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The CBC was too American for prime time in 1979

The CRTC is empowered with granting broadcast licenses, and in 1979 it renewed CBC's with the condition that it cut back on shows produced in the United States.

The CRTC didn't like M*A*S*H but 'This Week in Parliament' got thumbs-up

CRTC demands less American programming on CBC-TV

Digital Archives

42 years ago
1:34
As a condition of granting the CBC a broadcast license, the CRTC wants to see less from the U.S. 1:34

M*A*S*H, the gently comic drama set within a Korean War mobile surgical hospital, might have made for good television viewing in 1979. But it didn't belong on CBC Television.

One of the shows that the CBC could stand to lose from its schedule was M*A*S*H. (CBC Archives)

Neither did The White Shadow, a show about a former basketball pro who takes a job coaching the game at an inner-city high school, according to the Canadian Radio-television and Telecommunications Commission.

"More Canadian content is a condition made by the CRTC for renewing the CBC's licences," said The National's Knowlton Nash, introducing a report about the CRTC demand.   

The commission was "extremely complimentary" about the CBC's job of broadcasting the 1976 Olympic Games.

"It praises the CBC's presentation of the National Ballet," noted reporter Stuart Langford on April 30, 1979.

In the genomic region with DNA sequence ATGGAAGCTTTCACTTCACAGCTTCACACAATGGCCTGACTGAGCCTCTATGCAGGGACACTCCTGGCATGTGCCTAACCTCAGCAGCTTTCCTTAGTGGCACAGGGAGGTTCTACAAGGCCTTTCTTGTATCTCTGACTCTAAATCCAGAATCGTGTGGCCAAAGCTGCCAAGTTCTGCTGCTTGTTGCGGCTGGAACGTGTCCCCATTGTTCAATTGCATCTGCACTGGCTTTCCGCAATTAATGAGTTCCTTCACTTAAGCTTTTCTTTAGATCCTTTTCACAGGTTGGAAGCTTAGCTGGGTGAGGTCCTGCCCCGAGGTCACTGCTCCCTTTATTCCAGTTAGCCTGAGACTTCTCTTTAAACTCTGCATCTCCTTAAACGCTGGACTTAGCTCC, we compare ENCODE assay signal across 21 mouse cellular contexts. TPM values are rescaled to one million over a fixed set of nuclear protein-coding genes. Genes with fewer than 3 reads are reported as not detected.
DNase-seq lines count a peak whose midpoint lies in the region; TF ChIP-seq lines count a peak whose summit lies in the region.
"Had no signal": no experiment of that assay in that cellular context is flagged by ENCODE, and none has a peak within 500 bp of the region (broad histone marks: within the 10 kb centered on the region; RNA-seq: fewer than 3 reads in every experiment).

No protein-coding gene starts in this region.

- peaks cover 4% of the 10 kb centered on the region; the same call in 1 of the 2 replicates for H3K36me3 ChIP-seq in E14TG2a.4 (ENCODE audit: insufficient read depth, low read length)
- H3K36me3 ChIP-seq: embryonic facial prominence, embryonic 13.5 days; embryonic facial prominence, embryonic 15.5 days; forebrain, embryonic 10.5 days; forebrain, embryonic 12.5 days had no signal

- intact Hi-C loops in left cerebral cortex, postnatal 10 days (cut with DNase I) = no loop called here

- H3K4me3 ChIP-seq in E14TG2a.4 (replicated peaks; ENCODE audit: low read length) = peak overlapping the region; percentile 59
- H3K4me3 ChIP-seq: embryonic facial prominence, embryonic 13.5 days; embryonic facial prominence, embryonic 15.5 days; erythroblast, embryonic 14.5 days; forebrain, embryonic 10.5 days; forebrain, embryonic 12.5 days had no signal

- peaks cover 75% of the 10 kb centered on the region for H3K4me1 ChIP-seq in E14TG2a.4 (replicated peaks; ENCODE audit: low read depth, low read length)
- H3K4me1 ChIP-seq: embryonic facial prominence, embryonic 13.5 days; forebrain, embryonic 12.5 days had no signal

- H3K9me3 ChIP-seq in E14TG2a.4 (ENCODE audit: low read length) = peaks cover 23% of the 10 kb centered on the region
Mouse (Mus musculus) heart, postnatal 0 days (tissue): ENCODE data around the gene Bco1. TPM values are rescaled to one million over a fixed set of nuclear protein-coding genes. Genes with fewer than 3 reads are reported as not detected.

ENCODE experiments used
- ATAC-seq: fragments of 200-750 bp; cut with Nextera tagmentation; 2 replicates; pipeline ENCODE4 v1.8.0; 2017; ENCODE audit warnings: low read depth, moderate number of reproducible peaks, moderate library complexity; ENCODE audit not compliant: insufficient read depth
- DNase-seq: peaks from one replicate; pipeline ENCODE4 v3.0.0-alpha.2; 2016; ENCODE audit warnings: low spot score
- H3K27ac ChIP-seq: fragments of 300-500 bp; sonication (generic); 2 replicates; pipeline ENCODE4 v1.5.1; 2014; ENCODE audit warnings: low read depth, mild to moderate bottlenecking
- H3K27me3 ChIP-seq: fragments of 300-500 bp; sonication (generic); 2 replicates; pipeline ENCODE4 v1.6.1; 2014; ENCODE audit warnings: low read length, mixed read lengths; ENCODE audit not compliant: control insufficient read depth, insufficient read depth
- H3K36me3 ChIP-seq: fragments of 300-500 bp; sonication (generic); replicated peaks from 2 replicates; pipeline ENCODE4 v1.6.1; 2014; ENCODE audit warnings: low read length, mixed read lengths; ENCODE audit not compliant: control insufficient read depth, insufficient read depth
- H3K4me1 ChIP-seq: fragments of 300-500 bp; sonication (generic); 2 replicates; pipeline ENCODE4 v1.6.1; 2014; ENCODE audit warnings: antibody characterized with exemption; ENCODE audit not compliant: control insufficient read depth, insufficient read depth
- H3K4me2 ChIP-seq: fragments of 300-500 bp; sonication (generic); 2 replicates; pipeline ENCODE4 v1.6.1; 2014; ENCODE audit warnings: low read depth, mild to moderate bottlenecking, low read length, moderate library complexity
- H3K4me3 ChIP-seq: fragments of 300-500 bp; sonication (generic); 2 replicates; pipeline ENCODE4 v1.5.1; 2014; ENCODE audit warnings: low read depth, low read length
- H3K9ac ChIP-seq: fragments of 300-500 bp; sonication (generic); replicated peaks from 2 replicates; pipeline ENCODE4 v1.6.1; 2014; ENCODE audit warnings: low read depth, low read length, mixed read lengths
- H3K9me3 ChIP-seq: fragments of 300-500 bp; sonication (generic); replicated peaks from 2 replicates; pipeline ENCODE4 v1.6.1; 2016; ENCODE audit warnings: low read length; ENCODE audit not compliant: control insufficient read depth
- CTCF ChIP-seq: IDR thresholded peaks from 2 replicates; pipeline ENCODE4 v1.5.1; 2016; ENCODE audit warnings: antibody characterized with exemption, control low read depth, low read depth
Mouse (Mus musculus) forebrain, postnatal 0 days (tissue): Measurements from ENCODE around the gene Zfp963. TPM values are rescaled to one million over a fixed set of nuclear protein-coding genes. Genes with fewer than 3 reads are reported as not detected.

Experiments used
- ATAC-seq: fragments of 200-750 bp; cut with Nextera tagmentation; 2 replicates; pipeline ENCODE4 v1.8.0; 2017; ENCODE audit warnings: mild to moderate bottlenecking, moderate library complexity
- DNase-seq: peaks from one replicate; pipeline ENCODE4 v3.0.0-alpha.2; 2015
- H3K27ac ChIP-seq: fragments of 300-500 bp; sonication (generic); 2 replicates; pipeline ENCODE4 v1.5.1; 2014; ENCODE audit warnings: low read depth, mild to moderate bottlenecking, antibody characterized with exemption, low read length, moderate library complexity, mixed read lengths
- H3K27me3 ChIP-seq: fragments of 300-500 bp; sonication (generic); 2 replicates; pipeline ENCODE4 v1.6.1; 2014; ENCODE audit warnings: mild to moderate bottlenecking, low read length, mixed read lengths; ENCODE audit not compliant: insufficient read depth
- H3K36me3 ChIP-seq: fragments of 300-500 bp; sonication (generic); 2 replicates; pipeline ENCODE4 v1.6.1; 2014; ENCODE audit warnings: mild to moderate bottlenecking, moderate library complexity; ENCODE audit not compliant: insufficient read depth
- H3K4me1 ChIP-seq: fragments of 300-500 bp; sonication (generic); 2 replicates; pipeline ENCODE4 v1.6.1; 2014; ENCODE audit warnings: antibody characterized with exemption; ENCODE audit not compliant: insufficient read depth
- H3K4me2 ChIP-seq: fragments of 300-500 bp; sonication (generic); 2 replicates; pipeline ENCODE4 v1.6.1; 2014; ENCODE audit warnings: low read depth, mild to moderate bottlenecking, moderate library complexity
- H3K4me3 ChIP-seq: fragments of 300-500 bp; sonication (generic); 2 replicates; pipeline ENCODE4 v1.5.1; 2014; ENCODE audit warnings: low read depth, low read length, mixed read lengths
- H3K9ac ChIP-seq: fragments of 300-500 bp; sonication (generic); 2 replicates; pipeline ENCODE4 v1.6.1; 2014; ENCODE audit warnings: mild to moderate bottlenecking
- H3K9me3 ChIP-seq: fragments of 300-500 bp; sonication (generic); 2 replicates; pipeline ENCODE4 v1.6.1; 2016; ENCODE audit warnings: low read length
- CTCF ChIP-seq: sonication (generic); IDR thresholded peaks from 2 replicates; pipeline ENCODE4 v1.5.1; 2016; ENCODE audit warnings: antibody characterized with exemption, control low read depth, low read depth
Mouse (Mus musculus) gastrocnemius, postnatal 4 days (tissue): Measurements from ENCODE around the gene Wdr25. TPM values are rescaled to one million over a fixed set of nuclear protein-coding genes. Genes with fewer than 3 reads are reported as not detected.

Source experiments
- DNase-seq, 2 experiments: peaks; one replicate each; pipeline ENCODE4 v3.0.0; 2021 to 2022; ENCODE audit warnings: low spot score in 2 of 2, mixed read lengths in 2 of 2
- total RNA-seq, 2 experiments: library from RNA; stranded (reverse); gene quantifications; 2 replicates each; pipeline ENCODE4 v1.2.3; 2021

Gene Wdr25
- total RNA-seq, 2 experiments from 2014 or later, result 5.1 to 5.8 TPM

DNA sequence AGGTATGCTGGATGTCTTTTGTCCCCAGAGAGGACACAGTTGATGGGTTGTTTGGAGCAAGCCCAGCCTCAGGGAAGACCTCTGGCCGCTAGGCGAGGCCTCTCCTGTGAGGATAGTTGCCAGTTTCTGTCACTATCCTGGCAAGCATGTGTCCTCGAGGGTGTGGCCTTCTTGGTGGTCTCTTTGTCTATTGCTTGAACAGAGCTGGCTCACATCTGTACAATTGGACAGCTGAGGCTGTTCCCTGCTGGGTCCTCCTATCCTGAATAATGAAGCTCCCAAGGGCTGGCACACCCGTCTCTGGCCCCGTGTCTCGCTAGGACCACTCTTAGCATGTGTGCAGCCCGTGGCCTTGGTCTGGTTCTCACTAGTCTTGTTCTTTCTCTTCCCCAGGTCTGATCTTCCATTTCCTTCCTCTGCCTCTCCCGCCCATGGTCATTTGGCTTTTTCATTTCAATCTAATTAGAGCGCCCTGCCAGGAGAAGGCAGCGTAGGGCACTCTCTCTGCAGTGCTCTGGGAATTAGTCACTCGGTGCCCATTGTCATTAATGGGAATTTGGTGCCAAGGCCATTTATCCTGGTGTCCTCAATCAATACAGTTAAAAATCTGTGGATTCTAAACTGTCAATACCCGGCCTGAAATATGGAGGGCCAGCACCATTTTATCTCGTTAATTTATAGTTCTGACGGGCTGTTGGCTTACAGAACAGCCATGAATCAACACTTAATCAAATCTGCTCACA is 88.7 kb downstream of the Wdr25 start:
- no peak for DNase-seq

And that wasn't all: the political broadcast This Week in Parliament, made possible a year and a half earlier by the addition of cameras to the House of Commons, was also singled out for approval.

Not very 'valuable' 

"It's clear the CRTC believes these sorts of shows are more valuable to Canadians than, say, The White Shadow," said Langford.

Set in Los Angeles, The White Shadow was procured by the CBC from a U.S. network.

CRTC chairman Pierre Camu seemed to think it shouldn't be too hard for the CBC to improve the ratio of Canadian content.

"Already 70 per cent of what you see on the CBC is Canadian content," he said. "We are already almost there. We just say, 'let's go a little bit further.'"

But, Langford noted, CBC President Al Johnson — who declined to comment — might not find it that simple.

"He can't help but be enthused about the boost this will give to television production in Canada," he summed up. "But he's likely to be less enthusiastic about what the loss of American serials might mean to CBC revenues and rating."

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